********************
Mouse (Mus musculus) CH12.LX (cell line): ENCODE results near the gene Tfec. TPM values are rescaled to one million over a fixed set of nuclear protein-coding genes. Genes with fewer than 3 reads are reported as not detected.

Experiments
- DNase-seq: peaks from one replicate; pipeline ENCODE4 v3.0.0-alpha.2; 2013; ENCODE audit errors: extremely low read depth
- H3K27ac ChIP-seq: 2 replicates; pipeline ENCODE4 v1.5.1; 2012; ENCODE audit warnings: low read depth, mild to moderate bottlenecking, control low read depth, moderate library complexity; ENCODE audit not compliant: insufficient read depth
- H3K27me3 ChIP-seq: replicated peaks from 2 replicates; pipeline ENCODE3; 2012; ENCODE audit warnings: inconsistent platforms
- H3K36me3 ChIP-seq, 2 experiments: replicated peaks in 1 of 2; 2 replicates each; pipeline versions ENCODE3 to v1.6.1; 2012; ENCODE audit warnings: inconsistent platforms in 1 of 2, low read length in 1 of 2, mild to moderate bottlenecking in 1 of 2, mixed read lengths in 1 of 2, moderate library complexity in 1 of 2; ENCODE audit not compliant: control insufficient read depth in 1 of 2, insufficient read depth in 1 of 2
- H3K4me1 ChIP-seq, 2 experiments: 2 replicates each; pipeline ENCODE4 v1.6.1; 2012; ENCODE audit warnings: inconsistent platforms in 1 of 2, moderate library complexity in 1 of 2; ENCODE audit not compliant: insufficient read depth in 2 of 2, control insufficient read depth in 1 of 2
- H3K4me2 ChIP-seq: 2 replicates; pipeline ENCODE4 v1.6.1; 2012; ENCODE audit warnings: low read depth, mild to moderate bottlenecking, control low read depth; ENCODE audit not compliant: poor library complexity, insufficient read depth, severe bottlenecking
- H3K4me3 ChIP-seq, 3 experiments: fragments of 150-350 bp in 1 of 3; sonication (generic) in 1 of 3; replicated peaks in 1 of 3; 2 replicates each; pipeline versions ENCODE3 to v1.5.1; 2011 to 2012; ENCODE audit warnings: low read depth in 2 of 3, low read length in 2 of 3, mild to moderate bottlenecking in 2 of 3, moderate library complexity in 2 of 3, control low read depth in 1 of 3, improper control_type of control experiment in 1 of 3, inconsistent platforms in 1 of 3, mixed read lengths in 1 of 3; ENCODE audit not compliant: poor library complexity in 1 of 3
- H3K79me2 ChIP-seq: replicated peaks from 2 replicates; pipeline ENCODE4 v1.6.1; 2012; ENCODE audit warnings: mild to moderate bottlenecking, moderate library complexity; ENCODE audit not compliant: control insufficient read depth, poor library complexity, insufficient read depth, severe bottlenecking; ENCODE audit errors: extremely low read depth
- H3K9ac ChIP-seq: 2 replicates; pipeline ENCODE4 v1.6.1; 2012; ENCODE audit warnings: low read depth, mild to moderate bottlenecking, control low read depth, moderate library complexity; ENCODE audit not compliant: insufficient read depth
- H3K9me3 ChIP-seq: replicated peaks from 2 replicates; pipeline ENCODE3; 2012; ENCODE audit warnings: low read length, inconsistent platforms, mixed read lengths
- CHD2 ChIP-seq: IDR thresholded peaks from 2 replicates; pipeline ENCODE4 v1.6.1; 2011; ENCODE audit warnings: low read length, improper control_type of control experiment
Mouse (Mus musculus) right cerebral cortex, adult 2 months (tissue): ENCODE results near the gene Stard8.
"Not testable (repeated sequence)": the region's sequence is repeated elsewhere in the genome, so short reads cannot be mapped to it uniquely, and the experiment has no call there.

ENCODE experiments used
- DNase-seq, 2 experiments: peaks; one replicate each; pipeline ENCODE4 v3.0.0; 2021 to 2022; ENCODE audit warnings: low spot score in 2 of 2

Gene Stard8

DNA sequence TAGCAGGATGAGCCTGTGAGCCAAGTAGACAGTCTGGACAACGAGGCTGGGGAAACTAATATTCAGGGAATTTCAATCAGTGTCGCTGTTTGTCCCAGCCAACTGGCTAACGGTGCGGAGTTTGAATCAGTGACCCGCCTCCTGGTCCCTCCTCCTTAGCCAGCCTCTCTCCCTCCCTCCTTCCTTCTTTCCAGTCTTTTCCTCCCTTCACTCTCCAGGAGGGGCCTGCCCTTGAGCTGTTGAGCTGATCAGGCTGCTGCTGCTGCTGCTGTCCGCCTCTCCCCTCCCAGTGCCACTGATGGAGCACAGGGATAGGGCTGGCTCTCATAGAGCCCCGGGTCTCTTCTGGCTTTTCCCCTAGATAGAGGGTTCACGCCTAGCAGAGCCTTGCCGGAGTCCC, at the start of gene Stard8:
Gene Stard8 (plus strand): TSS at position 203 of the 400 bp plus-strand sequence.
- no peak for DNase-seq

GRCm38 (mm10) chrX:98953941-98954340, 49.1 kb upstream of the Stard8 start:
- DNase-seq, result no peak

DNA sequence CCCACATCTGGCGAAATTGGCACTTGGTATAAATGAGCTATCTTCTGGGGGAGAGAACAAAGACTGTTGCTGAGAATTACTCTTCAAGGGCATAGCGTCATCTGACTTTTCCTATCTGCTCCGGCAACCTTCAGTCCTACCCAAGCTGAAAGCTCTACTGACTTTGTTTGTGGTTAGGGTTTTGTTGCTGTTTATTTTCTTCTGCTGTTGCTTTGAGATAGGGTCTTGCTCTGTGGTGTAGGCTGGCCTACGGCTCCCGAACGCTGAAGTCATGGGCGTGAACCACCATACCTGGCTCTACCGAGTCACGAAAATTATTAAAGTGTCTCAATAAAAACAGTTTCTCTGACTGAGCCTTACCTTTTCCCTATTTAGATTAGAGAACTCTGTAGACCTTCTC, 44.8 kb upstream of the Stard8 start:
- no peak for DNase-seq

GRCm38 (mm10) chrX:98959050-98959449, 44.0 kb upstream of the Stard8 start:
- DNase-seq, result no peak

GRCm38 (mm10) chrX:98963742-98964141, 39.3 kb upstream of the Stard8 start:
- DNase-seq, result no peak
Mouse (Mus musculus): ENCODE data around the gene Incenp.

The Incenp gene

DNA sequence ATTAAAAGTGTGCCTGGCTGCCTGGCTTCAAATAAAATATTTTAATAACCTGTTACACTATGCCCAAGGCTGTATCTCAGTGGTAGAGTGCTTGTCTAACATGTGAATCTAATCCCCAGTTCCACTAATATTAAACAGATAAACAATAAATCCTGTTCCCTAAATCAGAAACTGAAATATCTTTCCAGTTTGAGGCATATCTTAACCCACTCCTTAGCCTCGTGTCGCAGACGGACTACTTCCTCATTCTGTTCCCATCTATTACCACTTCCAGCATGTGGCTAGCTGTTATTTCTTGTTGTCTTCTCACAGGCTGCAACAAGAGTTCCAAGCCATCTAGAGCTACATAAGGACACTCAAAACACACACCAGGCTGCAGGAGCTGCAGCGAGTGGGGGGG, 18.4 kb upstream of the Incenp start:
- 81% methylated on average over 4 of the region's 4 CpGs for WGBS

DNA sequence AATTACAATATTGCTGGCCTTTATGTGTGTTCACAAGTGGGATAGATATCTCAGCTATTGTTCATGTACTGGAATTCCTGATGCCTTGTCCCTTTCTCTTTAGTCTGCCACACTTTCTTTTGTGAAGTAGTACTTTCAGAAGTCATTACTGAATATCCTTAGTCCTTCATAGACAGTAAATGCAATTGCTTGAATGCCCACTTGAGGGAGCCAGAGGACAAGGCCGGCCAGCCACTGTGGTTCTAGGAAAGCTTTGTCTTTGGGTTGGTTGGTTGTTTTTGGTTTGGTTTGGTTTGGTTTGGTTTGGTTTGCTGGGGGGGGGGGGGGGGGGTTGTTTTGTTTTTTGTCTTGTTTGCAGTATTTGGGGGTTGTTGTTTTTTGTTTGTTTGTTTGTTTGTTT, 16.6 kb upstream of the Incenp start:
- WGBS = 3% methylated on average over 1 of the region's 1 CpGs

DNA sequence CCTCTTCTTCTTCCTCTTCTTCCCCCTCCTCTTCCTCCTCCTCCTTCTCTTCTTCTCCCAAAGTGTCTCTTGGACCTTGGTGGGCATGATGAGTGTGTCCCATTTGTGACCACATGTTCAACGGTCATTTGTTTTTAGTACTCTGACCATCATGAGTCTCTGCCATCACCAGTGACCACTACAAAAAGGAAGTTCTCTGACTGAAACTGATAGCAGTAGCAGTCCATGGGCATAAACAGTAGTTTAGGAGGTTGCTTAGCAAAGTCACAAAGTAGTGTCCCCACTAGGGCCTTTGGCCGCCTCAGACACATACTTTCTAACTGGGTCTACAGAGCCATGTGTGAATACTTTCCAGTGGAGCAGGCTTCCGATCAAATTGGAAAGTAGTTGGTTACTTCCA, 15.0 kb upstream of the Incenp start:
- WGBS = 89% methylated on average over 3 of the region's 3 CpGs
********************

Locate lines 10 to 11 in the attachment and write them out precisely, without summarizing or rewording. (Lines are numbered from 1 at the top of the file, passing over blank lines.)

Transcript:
- H3K79me2 ChIP-seq: replicated peaks from 2 replicates; pipeline ENCODE4 v1.6.1; 2012; ENCODE audit warnings: mild to moderate bottlenecking, moderate library complexity; ENCODE audit not compliant: control insufficient read depth, poor library complexity, insufficient read depth, severe bottlenecking; ENCODE audit errors: extremely low read depth
- H3K9ac ChIP-seq: 2 replicates; pipeline ENCODE4 v1.6.1; 2012; ENCODE audit warnings: low read depth, mild to moderate bottlenecking, control low read depth, moderate library complexity; ENCODE audit not compliant: insufficient read depth